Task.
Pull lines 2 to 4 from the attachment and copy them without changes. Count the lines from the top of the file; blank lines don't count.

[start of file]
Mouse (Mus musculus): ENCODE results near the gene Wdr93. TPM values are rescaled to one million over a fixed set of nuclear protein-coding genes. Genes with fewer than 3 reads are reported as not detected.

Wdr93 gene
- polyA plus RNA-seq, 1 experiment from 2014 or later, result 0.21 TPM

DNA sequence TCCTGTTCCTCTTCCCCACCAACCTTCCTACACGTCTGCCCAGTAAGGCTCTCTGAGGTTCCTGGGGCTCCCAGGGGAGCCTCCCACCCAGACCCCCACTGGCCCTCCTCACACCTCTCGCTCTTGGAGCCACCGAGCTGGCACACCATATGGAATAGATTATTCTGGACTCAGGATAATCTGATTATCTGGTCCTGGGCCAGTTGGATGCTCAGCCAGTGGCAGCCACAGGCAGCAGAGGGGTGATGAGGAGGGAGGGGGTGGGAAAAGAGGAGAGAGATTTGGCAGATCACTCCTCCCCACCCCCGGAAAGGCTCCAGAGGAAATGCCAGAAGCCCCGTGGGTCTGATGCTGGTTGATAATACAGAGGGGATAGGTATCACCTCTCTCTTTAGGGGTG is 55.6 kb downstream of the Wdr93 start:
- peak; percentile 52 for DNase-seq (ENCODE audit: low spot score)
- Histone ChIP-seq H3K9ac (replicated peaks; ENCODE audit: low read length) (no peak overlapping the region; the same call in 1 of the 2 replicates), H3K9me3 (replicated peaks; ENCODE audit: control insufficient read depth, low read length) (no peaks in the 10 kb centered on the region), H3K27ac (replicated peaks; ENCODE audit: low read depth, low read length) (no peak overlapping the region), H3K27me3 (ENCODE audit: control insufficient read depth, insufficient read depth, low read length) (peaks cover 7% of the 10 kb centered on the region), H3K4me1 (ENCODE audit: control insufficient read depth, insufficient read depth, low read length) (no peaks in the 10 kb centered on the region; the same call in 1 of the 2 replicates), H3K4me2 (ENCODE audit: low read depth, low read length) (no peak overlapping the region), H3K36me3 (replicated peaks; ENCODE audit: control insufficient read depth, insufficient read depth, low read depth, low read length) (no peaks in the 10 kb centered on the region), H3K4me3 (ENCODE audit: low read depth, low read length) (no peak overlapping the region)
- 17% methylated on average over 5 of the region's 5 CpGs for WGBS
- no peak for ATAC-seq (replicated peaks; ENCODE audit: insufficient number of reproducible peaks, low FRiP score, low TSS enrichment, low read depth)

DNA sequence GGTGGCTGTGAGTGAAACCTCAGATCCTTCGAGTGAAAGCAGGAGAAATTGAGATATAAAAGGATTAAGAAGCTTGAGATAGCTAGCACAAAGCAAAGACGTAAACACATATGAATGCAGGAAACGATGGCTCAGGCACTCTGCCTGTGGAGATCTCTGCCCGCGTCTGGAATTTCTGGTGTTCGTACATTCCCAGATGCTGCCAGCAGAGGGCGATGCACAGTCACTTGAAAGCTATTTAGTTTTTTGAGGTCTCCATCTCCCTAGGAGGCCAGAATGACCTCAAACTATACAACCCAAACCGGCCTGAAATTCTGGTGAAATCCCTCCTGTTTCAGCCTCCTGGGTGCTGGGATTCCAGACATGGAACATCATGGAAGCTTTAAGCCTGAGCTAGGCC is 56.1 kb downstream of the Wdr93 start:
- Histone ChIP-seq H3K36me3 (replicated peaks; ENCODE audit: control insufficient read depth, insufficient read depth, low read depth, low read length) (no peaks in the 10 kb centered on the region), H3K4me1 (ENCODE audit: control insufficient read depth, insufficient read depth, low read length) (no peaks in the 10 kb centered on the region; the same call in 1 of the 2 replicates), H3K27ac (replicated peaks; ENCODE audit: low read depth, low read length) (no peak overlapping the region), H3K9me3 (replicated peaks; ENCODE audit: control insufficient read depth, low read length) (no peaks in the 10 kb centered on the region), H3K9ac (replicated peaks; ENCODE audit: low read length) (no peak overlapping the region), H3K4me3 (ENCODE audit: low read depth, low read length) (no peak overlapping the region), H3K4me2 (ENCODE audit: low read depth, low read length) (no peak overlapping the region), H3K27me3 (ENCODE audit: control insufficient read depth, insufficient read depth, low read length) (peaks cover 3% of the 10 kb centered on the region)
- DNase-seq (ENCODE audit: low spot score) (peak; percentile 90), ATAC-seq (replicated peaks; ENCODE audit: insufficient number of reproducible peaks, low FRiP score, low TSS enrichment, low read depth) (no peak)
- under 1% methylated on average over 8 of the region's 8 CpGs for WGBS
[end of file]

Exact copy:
Wdr93 gene
- polyA plus RNA-seq, 1 experiment from 2014 or later, result 0.21 TPM

DNA sequence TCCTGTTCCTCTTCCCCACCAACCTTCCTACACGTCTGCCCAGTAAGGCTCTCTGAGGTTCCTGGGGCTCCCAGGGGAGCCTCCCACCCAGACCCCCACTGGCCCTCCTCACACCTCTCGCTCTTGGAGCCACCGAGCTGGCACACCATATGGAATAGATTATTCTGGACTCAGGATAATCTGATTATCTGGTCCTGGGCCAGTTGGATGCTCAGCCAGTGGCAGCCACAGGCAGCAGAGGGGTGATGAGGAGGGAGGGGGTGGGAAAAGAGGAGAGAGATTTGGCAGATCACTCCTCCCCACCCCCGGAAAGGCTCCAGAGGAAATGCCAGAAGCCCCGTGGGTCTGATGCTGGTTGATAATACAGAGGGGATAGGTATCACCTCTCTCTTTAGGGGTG is 55.6 kb downstream of the Wdr93 start: